Your WordPress robots.txt navigates search engine crawlers. Thus, you want to make sure your site is accessible and robots understand what they can look at and what’s off-limits. Moreover, Googlebot needs to be able to fetch your robots.txt file successfully for better indexing.

You can test if your WordPress robots.txt is accessible by typing the URL https://www.yourdomain.com/robots.txt in the browser. Another option is to make a Curl request to the file from your Terminal, as in the screenshot below.

Demonstration of a CURL request to test a robots.txt file

To verify that user agents can process your robots.txt, test it with Google’s robots.txt tester. Besides fetching your file, the tool shows you if there are any issues with it. The steps are as follows:

  1. Log into your Google Search Console account by hitting the Start Now button.
    Logging in to Google Search Console for website analysis.
  2. Navigate to Settings and scroll down to Open Report for your robots.txt
    Accessing the robots.txt settings in the Google Search Console
  3. See if the particular site’s robots.txt from your list is Fetched and if Google Search Console detects any issues with it.
    Google Search Console reports page showing robots.txt analysis.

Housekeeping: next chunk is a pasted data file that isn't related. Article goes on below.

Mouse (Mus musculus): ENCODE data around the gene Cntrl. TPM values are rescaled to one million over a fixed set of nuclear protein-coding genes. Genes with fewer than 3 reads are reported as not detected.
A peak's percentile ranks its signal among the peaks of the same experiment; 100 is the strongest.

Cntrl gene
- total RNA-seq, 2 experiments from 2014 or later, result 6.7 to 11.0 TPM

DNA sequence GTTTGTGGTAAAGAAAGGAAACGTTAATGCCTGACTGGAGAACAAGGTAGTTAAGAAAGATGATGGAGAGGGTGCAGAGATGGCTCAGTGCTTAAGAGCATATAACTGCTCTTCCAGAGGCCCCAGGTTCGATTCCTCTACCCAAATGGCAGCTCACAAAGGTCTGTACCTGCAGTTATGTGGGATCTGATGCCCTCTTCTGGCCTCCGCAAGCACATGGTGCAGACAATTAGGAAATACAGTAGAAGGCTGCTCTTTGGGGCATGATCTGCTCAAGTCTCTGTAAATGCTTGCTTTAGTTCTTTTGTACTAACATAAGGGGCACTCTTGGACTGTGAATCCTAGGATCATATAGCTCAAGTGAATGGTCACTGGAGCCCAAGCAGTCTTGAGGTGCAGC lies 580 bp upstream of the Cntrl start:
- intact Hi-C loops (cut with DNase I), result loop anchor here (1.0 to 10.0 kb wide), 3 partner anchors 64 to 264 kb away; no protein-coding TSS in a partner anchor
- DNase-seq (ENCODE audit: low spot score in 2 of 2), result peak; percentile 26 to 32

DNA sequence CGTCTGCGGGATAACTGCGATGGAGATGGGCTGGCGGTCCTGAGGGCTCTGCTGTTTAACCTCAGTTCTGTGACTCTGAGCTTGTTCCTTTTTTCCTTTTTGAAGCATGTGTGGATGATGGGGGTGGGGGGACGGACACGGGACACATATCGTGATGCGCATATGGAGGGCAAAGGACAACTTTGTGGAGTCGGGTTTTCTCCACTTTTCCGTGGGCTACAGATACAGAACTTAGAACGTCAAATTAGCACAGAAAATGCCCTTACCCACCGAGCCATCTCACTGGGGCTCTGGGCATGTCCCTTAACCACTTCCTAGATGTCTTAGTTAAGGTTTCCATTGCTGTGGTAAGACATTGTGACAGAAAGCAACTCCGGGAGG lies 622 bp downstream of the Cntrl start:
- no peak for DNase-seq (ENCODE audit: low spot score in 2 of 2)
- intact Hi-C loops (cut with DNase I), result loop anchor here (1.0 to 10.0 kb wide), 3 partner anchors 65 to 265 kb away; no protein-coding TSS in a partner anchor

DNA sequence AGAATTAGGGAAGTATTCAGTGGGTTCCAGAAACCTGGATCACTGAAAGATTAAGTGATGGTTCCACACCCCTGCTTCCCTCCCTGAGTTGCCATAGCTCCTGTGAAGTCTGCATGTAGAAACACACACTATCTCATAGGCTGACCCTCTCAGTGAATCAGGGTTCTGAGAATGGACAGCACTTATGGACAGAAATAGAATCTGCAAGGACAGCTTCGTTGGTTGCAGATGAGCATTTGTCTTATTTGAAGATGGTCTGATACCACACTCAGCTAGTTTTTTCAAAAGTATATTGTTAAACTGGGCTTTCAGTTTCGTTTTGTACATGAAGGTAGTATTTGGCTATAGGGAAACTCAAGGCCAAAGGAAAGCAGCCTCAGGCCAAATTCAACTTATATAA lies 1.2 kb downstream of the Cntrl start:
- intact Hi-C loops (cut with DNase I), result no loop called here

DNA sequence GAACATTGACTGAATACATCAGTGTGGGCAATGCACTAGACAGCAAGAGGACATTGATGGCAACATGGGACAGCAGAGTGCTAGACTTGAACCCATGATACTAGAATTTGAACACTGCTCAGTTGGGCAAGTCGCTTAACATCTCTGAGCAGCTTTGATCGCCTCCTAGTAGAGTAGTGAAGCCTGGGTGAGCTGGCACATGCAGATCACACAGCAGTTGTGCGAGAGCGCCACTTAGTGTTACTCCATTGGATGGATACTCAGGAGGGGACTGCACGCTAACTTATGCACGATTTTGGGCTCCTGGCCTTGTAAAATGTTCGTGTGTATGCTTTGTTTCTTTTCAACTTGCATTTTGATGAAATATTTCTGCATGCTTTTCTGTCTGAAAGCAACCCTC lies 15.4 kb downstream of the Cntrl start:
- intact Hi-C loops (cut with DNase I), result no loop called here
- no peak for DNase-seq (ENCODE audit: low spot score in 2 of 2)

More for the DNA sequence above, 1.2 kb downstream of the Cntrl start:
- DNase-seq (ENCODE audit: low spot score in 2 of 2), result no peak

4. Click on the file to check how Google reads your robots.txt.
    Confirmation message of Google robots.txt fetch executed successfully

Troubleshooting robots.txt

When troubleshooting your robots.txt, ensure search bots aren’t inadvertently barred from essential content. An overly restrictive robots.txt file may lead to important pages going unnoticed. Google Search Console can show you if you’ve blocked anything important.

  • Ensure your robots.txt syntax is correct to avoid file processing issues due to incorrect rules.
  • Check if your WordPress robots.txt file permits access to key resources like CSS and images, which are critical for site presentation.
  • Directives should be precise, targeting only the intended bots to prevent miscommunication.
  • Additionally, with the prevalence of mobile browsing, confirm that your robots.txt settings are optimized for mobile crawlers.

Keep an eye on it, and you’ll be good to go!


In wrapping up, remember that the user-agent directives in your WordPress robots.txt file guide search engine bots through your site. The default instructions fit the needs of most WordPress sites. However, you can tailor them to optimize how search engines interact with your content.

Make sure your robots.txt is clear, allows access to your sitemaps, and only restricts areas that should remain private. With these steps, you’ll ensure your site is crawled effectively for better visibility and SEO performance.